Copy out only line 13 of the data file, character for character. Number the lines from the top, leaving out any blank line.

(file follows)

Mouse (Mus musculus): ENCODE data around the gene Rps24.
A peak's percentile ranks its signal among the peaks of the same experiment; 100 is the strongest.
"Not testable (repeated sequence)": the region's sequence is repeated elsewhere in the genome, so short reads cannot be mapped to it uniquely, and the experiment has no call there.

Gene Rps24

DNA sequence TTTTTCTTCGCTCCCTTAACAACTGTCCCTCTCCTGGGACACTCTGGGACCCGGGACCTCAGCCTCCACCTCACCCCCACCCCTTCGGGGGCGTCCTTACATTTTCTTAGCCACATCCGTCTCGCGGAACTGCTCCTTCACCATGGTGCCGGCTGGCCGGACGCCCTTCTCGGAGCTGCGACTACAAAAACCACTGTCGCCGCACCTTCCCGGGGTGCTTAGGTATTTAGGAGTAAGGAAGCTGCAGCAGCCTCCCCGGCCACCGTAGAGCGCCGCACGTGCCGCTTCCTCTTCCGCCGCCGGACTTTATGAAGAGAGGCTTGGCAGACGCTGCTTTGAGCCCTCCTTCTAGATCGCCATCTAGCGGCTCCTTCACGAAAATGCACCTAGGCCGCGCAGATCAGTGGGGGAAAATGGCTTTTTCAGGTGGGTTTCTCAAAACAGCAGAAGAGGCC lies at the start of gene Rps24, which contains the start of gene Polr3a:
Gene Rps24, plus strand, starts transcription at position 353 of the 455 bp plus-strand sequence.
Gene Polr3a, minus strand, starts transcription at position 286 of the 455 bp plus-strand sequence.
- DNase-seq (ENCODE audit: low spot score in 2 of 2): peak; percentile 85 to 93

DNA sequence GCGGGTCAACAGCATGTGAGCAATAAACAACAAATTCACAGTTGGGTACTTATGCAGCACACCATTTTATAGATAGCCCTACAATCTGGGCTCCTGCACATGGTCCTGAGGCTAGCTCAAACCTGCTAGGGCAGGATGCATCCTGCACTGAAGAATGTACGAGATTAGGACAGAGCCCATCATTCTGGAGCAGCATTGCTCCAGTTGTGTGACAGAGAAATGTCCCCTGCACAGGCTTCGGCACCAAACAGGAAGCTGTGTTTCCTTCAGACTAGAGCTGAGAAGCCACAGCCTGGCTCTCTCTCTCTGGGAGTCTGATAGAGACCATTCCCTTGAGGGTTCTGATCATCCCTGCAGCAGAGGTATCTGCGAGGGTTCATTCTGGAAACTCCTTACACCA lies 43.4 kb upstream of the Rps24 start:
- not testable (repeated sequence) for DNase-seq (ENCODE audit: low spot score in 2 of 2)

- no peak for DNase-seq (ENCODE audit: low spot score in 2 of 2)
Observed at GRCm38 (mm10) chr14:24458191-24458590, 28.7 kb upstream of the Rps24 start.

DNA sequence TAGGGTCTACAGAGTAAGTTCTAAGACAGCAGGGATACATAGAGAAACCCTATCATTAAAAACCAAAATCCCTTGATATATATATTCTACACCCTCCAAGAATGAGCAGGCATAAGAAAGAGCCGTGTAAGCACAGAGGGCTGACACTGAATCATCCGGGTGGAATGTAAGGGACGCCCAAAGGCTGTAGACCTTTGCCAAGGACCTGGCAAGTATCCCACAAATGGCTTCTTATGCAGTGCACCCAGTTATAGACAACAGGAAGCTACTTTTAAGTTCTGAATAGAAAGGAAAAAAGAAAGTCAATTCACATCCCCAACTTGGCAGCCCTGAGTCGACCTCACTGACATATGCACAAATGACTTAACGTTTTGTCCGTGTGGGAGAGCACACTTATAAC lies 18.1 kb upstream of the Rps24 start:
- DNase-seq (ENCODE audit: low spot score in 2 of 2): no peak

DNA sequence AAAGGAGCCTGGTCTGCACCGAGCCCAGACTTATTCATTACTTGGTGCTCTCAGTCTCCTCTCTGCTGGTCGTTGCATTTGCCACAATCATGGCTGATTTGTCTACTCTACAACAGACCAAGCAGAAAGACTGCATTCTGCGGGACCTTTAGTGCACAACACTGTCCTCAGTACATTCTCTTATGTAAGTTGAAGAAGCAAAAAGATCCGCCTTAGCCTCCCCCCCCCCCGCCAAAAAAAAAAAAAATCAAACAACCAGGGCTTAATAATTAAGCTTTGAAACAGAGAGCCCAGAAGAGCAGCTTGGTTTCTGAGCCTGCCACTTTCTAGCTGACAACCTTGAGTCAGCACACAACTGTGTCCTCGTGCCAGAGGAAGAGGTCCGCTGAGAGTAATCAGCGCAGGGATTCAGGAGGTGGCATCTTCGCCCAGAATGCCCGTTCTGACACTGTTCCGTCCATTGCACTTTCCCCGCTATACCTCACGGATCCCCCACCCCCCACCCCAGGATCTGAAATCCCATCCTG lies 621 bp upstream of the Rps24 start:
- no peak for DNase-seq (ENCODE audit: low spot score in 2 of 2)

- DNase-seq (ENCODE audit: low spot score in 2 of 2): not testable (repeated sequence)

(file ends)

DNA sequence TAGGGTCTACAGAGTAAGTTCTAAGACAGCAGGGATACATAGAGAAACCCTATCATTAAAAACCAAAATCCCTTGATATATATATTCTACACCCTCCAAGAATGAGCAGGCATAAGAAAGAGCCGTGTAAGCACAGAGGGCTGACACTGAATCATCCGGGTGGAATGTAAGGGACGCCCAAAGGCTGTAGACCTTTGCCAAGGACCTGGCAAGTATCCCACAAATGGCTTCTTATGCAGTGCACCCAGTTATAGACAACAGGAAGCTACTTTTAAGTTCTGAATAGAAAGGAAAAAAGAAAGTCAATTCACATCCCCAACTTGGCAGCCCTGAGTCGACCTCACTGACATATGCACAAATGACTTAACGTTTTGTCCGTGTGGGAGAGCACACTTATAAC lies 18.1 kb upstream of the Rps24 start: